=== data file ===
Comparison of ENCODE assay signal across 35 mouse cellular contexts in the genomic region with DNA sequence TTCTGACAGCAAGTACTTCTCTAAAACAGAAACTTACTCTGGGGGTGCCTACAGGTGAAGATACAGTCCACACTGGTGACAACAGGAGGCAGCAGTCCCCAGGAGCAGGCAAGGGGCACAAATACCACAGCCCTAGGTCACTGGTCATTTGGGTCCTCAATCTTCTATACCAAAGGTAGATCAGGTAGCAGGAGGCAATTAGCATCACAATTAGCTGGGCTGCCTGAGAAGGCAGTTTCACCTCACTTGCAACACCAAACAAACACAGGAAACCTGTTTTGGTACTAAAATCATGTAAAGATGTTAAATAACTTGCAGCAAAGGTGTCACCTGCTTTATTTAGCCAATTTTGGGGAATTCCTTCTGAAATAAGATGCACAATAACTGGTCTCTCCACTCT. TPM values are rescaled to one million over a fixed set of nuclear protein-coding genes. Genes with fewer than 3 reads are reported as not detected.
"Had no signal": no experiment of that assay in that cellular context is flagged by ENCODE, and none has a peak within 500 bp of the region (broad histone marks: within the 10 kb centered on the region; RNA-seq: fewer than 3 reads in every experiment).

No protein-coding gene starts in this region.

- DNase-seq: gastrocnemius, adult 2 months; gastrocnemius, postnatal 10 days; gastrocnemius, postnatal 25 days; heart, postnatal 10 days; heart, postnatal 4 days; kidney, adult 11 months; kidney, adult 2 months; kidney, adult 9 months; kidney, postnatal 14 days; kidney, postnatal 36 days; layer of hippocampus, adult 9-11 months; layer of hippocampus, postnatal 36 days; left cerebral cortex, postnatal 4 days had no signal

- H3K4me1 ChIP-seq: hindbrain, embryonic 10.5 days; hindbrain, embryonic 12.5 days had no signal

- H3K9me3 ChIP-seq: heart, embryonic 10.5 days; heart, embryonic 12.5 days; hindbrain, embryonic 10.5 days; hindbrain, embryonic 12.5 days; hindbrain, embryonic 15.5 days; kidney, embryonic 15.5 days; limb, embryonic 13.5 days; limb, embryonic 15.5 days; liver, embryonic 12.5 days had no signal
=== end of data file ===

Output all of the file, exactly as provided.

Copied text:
Comparison of ENCODE assay signal across 35 mouse cellular contexts in the genomic region with DNA sequence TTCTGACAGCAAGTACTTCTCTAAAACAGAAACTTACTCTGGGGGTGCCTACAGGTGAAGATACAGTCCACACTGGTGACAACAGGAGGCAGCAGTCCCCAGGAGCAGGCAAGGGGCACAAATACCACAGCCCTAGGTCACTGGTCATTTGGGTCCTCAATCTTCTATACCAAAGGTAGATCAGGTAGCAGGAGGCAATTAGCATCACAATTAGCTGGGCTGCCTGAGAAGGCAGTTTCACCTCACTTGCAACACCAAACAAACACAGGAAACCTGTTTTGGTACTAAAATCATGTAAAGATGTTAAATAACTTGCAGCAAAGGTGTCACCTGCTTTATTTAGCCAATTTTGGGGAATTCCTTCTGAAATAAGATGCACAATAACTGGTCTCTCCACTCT. TPM values are rescaled to one million over a fixed set of nuclear protein-coding genes. Genes with fewer than 3 reads are reported as not detected.
"Had no signal": no experiment of that assay in that cellular context is flagged by ENCODE, and none has a peak within 500 bp of the region (broad histone marks: within the 10 kb centered on the region; RNA-seq: fewer than 3 reads in every experiment).

No protein-coding gene starts in this region.

- DNase-seq: gastrocnemius, adult 2 months; gastrocnemius, postnatal 10 days; gastrocnemius, postnatal 25 days; heart, postnatal 10 days; heart, postnatal 4 days; kidney, adult 11 months; kidney, adult 2 months; kidney, adult 9 months; kidney, postnatal 14 days; kidney, postnatal 36 days; layer of hippocampus, adult 9-11 months; layer of hippocampus, postnatal 36 days; left cerebral cortex, postnatal 4 days had no signal

- H3K4me1 ChIP-seq: hindbrain, embryonic 10.5 days; hindbrain, embryonic 12.5 days had no signal

- H3K9me3 ChIP-seq: heart, embryonic 10.5 days; heart, embryonic 12.5 days; hindbrain, embryonic 10.5 days; hindbrain, embryonic 12.5 days; hindbrain, embryonic 15.5 days; kidney, embryonic 15.5 days; limb, embryonic 13.5 days; limb, embryonic 15.5 days; liver, embryonic 12.5 days had no signal